Marcos and Osiris introduced me to an amazing German sandwich shop called Panificio Benkendorf (pictured left), which served a “pao com bolinho” stuffed with beef, tomato, lettuce, pickles, corn, peas, oozy cheese, and zippy tarter sauce. They also connected me to their friend Luísa in the southern capital Porto Alegre, who welcomed me into her city after a sleepless overnight bus and three-mile walk to her apartment — I packed light for this five-month reporting trip, but still my backpack was still feeling heavy those final blocks, and no doubt I smelled less than fresh when I knocked on her door at 8:30am. Still, this friend of a friend of a friend invited me to sit for breakfast and gave me her extra set of apartment keys (sound familiar?).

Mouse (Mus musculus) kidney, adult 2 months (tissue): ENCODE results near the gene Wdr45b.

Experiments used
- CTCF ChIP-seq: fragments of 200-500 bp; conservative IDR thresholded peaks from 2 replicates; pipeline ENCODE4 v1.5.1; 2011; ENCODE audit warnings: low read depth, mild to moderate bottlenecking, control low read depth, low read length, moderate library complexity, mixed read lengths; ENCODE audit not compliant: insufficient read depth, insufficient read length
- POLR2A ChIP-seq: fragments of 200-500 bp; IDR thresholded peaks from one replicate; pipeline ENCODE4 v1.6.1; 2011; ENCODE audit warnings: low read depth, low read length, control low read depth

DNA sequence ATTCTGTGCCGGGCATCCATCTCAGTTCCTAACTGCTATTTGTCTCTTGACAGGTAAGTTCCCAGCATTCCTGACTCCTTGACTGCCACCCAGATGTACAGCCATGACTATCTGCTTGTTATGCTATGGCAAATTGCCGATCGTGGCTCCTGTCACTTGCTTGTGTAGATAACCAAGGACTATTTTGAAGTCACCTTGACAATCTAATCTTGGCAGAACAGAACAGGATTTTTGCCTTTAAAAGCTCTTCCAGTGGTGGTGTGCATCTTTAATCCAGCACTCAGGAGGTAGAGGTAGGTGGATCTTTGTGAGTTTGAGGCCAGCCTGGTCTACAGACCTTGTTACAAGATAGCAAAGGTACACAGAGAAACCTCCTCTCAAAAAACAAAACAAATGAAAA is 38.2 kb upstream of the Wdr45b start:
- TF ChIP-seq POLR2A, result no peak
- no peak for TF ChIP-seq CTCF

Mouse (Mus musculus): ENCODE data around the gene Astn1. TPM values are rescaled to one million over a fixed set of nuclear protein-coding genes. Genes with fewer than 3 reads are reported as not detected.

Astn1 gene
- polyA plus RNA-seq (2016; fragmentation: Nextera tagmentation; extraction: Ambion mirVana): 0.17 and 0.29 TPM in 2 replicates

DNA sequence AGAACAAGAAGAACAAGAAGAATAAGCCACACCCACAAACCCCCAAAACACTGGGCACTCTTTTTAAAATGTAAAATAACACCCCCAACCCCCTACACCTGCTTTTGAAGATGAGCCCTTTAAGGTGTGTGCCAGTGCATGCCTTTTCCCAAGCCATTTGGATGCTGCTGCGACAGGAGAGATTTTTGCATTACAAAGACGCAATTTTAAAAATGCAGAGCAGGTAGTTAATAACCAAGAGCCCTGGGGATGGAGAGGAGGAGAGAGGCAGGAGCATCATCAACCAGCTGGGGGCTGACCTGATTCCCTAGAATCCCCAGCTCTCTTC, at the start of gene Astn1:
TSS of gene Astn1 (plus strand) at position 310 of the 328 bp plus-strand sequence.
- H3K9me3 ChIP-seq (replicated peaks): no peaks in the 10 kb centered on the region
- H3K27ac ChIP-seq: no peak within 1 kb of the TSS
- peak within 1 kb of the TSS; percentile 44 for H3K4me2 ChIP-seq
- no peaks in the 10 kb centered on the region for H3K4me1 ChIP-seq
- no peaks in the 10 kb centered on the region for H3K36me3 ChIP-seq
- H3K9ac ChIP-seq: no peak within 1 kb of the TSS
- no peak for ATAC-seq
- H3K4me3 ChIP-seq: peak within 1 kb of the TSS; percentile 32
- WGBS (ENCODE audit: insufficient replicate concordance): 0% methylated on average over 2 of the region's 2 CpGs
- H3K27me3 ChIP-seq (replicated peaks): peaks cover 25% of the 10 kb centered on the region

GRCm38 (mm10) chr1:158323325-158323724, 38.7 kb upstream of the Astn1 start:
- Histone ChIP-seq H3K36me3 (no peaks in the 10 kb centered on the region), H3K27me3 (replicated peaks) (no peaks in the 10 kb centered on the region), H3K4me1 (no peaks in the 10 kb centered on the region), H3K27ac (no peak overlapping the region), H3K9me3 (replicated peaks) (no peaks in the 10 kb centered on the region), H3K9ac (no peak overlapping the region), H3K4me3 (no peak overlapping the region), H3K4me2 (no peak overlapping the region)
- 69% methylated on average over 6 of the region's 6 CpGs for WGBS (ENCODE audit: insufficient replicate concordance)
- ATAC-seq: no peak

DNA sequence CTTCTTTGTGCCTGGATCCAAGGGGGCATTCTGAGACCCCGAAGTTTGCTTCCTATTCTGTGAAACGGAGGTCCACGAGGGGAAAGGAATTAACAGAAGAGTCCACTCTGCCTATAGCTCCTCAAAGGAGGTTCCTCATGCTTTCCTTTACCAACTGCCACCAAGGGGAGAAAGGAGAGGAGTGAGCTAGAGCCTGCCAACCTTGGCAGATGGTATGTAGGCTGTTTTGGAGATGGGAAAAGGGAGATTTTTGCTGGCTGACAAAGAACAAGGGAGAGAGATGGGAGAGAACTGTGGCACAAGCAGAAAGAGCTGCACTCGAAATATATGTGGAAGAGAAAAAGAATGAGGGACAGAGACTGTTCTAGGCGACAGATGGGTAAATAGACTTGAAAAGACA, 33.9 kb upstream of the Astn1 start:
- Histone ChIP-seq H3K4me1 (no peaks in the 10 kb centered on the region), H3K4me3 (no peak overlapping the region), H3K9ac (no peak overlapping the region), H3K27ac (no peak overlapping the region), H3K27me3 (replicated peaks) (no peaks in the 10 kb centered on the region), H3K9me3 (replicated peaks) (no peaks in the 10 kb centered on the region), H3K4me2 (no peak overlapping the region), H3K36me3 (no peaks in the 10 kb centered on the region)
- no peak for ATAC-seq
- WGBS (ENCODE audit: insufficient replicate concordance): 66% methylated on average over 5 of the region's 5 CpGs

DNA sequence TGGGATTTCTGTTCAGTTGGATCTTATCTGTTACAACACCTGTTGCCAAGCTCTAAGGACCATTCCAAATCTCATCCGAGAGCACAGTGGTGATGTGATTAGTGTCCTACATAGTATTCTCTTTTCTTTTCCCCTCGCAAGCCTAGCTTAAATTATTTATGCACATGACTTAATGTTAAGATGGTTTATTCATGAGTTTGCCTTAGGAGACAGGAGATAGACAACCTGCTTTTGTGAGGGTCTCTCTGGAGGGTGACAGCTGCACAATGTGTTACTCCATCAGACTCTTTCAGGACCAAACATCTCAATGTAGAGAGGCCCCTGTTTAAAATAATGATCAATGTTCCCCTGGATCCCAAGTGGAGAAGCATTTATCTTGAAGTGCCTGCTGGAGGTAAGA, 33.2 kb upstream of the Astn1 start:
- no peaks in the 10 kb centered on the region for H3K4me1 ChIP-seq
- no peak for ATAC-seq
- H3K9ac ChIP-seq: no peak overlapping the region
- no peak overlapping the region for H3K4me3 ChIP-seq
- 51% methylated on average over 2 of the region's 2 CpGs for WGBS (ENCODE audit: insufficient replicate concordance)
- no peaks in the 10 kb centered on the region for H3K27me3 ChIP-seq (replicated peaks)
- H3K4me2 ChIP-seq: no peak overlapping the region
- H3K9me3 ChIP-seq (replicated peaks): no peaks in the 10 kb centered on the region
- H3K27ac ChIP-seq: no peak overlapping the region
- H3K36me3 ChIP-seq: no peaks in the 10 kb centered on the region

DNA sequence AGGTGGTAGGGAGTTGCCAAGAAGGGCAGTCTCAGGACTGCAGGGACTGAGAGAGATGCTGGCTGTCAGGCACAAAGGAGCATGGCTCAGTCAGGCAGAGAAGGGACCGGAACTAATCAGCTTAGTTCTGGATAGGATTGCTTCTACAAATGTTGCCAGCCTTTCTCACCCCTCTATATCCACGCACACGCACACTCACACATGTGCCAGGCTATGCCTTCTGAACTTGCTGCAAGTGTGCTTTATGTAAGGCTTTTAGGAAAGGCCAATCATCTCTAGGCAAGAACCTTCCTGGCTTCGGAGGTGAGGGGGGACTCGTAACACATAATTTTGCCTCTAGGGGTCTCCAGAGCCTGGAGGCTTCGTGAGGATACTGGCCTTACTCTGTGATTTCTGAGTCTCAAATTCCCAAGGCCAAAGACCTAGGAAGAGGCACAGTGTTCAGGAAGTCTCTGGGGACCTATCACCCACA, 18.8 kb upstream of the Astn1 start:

That evening Luísa introduced me to an awesome burger joint (also pictured left), and then to met her mother and aunt who were staying in an apartment next door. Both older women gave me a hug, a kiss, and expressed the utmost concern for my sleeping situation, fussing over my bed and cranking up the air-conditioning for me. Give me good-old Brazilian hospitality over evangelical prudishness any day.
Luísa is reporter for top state daily newspaper Zero Hora, and she introduced me to a few journalists who covered a deadly nightclub fire in January 2013 that killed 242 kids in the nearby city of Santa Maria. They briefed me on the latest developments of Santa Maria’s slow-moving court trial against the nightclub owners and the band members who started the blaze during an illegal pyrotechnics show.